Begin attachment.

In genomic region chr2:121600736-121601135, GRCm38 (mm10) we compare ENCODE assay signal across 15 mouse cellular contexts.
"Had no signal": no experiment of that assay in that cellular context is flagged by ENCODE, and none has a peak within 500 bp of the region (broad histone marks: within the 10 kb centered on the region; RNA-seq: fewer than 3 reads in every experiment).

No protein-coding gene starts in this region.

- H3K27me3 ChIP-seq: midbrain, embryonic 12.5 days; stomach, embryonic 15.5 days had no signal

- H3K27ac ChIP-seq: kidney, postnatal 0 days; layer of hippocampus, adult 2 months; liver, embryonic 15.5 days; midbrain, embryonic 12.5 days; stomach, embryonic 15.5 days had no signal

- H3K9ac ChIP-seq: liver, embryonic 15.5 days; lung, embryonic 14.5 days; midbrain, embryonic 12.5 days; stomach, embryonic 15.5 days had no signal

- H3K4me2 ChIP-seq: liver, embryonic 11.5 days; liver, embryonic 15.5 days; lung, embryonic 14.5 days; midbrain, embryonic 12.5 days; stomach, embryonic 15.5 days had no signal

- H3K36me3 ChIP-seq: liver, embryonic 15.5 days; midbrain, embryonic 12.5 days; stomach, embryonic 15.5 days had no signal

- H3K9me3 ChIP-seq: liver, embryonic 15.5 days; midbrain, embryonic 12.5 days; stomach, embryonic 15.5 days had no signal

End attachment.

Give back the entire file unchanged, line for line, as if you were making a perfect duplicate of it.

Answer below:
In genomic region chr2:121600736-121601135, GRCm38 (mm10) we compare ENCODE assay signal across 15 mouse cellular contexts.
"Had no signal": no experiment of that assay in that cellular context is flagged by ENCODE, and none has a peak within 500 bp of the region (broad histone marks: within the 10 kb centered on the region; RNA-seq: fewer than 3 reads in every experiment).

No protein-coding gene starts in this region.

- H3K27me3 ChIP-seq: midbrain, embryonic 12.5 days; stomach, embryonic 15.5 days had no signal

- H3K27ac ChIP-seq: kidney, postnatal 0 days; layer of hippocampus, adult 2 months; liver, embryonic 15.5 days; midbrain, embryonic 12.5 days; stomach, embryonic 15.5 days had no signal

- H3K9ac ChIP-seq: liver, embryonic 15.5 days; lung, embryonic 14.5 days; midbrain, embryonic 12.5 days; stomach, embryonic 15.5 days had no signal

- H3K4me2 ChIP-seq: liver, embryonic 11.5 days; liver, embryonic 15.5 days; lung, embryonic 14.5 days; midbrain, embryonic 12.5 days; stomach, embryonic 15.5 days had no signal

- H3K36me3 ChIP-seq: liver, embryonic 15.5 days; midbrain, embryonic 12.5 days; stomach, embryonic 15.5 days had no signal

- H3K9me3 ChIP-seq: liver, embryonic 15.5 days; midbrain, embryonic 12.5 days; stomach, embryonic 15.5 days had no signal